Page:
“A new world will be won not by those who stand at a distance with their arms folded, but by those who are in the arena, whose garments are torn by storms and whose bodies are maimed in the course of the contest.”
• From a letter to Winnie Mandela, written on Robben Island, June 23, 1969
As Africa and the entire global community begin the celebration of Nelson Rolihlahla Mandela to climax on July 18, 2018, we must look north and south, east and west to find another Madiba because, if only a very small percentage of Africa can be like Madiba, the world and our continent would be a better place.
In my culture, we believe that a king or queen never dies, instead they go on a journey to the unknown and they will never get to their destination until a new replacement is found. We must keep reminding ourselves in searching for a replacement that Madiba was a selfless warrior who spent 67 years
of his 95 years on earth fighting for the emancipation of his people. In his words, “to go to prison because of your convictions, and be prepared to suffer for what you believe in, is something worthwhile. It is an achievement for a man to do his duty on earth irrespective of the consequences.”
He served his time, paid his dues came out of prison and, on April 2, 1990, he was elected Deputy President of the ANC (African National Congress). He served in this position for two years until 1992 when he was elected President of the ANC. In 1994, the ANC won 62 per cent of the votes in the election and Mandela as leader of the ANC was inaugurated on May 10, 1994, as South Africa’s first black President. He did all that with nothing in his pockets, very unlike what is experienced now when everyone feels they need billions to make a difference.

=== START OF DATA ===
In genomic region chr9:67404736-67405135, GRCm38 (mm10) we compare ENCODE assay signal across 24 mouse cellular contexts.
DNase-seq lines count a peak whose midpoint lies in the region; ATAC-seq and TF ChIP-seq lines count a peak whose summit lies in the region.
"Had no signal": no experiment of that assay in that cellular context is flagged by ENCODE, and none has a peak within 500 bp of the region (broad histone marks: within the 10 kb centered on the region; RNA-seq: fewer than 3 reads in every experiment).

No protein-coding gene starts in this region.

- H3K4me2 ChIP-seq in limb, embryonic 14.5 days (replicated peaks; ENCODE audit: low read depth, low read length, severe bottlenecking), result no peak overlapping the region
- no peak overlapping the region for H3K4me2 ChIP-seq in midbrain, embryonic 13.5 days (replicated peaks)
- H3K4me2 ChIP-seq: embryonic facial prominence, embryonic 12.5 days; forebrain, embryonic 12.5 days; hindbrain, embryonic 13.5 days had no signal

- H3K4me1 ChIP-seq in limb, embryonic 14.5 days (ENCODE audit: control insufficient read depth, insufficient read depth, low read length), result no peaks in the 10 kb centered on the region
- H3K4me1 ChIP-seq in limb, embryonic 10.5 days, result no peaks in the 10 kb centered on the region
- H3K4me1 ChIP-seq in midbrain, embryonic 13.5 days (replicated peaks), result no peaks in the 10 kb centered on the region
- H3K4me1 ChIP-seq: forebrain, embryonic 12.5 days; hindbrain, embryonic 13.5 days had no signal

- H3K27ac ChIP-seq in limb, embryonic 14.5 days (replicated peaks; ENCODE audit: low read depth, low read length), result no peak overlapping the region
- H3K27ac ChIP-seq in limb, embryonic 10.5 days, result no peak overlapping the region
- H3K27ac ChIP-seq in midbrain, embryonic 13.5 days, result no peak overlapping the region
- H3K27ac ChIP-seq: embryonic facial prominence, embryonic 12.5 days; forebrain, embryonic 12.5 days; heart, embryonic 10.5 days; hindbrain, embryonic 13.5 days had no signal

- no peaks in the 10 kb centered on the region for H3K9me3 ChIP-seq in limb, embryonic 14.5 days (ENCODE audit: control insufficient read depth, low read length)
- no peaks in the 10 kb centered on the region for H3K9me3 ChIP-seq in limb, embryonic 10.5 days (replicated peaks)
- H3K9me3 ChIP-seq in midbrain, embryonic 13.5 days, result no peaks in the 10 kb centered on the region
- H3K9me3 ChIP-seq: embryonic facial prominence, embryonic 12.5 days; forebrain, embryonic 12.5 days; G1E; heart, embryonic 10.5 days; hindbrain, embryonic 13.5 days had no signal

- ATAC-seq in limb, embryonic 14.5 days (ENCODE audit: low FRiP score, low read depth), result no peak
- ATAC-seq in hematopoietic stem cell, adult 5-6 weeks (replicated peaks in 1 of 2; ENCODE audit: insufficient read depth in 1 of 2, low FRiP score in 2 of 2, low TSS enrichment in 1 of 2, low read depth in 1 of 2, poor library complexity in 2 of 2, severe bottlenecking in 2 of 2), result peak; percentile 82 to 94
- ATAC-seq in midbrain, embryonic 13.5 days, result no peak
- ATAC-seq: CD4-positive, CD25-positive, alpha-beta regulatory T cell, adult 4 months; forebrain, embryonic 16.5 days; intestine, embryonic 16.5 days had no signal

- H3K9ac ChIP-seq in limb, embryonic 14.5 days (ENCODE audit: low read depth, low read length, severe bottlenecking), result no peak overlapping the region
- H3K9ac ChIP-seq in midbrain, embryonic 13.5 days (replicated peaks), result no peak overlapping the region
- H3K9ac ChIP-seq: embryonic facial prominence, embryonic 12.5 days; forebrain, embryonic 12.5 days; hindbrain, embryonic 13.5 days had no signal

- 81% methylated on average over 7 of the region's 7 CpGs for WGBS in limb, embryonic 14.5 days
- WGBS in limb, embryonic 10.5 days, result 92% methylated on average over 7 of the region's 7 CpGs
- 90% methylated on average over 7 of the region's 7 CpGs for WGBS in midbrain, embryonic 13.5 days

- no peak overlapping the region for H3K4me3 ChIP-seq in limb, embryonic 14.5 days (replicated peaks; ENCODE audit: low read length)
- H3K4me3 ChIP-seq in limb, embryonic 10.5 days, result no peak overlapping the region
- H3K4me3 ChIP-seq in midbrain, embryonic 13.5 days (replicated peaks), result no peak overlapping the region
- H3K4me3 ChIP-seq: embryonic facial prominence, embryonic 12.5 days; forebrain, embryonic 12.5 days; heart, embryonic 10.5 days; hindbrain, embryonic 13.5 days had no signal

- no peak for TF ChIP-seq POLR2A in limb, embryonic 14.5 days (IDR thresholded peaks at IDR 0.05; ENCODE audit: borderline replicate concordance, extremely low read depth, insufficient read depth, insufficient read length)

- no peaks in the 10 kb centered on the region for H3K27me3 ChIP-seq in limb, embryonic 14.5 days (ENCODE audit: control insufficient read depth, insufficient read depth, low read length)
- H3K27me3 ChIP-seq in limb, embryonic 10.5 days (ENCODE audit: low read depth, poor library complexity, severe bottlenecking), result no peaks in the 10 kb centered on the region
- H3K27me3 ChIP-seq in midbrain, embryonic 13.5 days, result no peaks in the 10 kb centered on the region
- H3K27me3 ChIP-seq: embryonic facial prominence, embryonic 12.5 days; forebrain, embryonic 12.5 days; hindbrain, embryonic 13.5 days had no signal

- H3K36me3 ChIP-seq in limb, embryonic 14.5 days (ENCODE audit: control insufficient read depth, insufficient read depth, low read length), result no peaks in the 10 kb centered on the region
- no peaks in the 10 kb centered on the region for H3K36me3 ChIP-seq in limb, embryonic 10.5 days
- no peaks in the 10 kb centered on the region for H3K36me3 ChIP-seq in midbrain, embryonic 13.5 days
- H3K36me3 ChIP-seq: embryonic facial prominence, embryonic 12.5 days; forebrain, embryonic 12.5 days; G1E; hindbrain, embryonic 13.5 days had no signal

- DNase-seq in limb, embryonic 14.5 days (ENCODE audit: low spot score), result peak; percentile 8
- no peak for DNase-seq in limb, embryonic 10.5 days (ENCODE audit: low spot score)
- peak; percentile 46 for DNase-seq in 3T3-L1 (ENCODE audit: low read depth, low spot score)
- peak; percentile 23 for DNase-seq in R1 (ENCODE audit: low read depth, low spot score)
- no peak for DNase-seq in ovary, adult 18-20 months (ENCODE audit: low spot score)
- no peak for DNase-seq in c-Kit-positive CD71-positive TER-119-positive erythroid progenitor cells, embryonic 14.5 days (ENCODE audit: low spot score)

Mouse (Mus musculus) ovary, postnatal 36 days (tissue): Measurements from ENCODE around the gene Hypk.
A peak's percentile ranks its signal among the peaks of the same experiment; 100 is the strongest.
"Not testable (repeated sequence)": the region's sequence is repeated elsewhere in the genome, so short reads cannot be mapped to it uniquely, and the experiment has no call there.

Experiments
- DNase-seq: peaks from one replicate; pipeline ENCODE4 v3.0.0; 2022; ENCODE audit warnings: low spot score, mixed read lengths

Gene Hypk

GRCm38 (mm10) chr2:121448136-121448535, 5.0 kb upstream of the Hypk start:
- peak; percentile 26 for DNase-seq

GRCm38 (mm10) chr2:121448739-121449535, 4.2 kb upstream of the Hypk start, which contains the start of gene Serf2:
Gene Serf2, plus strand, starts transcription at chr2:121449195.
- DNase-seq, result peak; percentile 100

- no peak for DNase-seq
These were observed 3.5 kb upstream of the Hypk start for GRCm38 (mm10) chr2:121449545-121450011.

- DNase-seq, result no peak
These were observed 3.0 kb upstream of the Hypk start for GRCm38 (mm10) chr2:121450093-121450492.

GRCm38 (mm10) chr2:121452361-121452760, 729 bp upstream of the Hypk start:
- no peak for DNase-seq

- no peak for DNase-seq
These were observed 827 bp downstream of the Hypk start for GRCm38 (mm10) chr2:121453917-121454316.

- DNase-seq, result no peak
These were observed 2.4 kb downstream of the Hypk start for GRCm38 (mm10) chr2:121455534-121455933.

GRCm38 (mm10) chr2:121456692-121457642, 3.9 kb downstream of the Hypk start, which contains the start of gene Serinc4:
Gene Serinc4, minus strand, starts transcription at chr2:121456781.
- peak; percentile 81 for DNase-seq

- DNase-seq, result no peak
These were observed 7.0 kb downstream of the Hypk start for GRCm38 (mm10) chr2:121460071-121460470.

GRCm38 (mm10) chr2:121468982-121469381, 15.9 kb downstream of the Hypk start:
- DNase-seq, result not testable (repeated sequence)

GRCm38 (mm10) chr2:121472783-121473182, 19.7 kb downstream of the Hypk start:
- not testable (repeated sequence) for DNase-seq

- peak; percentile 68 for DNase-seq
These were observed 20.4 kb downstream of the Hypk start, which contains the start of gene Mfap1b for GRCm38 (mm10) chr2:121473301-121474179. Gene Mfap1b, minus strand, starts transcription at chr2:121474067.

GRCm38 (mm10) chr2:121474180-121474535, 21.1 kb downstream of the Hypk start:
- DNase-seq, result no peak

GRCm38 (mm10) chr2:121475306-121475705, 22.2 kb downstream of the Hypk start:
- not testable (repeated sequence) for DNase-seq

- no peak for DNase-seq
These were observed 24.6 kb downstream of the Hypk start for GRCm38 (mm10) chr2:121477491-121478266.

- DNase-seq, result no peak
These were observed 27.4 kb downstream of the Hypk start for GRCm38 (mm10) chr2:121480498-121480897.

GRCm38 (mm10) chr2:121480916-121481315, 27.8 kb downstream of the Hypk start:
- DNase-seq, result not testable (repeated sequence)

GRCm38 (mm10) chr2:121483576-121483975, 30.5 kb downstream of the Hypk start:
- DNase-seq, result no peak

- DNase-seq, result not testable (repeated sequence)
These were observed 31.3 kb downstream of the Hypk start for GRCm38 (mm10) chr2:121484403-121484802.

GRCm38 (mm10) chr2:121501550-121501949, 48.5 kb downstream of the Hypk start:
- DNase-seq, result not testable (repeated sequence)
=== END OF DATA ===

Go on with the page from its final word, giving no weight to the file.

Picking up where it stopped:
Mandela did not attempt to have the constitution amended to remove the two-term limit – a move that many might have supported wholeheartedly; instead he only had the intention of serving one term, which he did and left office on June 14, 1999, with nothing again. On June 1, 2004, Mandela announced that he was bowing out of public life to lead a quieter life, issuing the now famous statement: “Don’t call me, I’ll call You,” to those who would require his presence at their functions.
Described as an activist, a hero, a man of peace, Nelson Mandela was a distinguished humanist whose selfless fight for the emancipation of his people landed him in prison in 1962 for 27 years. Any ordinary man would come out of that ordeal with bitterness, anger and a taste for revenge but not Nelson Mandela; he walked out of prison with his shoulders high and a heart ready to forgive. In his own words, “I am working now with the same people who threw me into jail, persecuted my wife, hounded my children from one school to the other… and I am one of those who are saying, ‘Let us forget the past, and think of the present.’”
Nelson Mandela was the epitome of bravery, the embodiment of courage, a great man that will be missed severely by the country he fought for, friends, family and well-wishers. “I learned that courage was not the absence of fear, but the triumph over it. The brave man is not he who does not feel afraid, but he who conquers that fear.”